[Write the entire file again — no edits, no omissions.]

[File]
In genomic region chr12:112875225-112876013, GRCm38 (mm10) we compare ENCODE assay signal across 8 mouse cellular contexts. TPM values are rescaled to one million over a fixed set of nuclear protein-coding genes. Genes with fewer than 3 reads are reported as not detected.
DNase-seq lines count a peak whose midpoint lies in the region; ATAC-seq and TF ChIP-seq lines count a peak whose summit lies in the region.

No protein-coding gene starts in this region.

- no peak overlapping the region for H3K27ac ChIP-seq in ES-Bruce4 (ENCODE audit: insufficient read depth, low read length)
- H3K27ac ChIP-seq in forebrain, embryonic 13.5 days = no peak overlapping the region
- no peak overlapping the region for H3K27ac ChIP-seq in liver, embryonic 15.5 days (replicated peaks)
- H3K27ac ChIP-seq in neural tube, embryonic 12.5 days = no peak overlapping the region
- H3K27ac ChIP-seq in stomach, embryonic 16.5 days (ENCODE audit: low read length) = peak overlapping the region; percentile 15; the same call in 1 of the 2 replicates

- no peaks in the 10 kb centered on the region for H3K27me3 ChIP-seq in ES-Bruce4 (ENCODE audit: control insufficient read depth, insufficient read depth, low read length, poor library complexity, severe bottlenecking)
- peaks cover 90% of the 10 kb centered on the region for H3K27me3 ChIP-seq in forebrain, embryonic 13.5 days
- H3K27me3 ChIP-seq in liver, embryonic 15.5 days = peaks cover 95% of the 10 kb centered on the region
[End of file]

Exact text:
In genomic region chr12:112875225-112876013, GRCm38 (mm10) we compare ENCODE assay signal across 8 mouse cellular contexts. TPM values are rescaled to one million over a fixed set of nuclear protein-coding genes. Genes with fewer than 3 reads are reported as not detected.
DNase-seq lines count a peak whose midpoint lies in the region; ATAC-seq and TF ChIP-seq lines count a peak whose summit lies in the region.

No protein-coding gene starts in this region.

- no peak overlapping the region for H3K27ac ChIP-seq in ES-Bruce4 (ENCODE audit: insufficient read depth, low read length)
- H3K27ac ChIP-seq in forebrain, embryonic 13.5 days = no peak overlapping the region
- no peak overlapping the region for H3K27ac ChIP-seq in liver, embryonic 15.5 days (replicated peaks)
- H3K27ac ChIP-seq in neural tube, embryonic 12.5 days = no peak overlapping the region
- H3K27ac ChIP-seq in stomach, embryonic 16.5 days (ENCODE audit: low read length) = peak overlapping the region; percentile 15; the same call in 1 of the 2 replicates

- no peaks in the 10 kb centered on the region for H3K27me3 ChIP-seq in ES-Bruce4 (ENCODE audit: control insufficient read depth, insufficient read depth, low read length, poor library complexity, severe bottlenecking)
- peaks cover 90% of the 10 kb centered on the region for H3K27me3 ChIP-seq in forebrain, embryonic 13.5 days
- H3K27me3 ChIP-seq in liver, embryonic 15.5 days = peaks cover 95% of the 10 kb centered on the region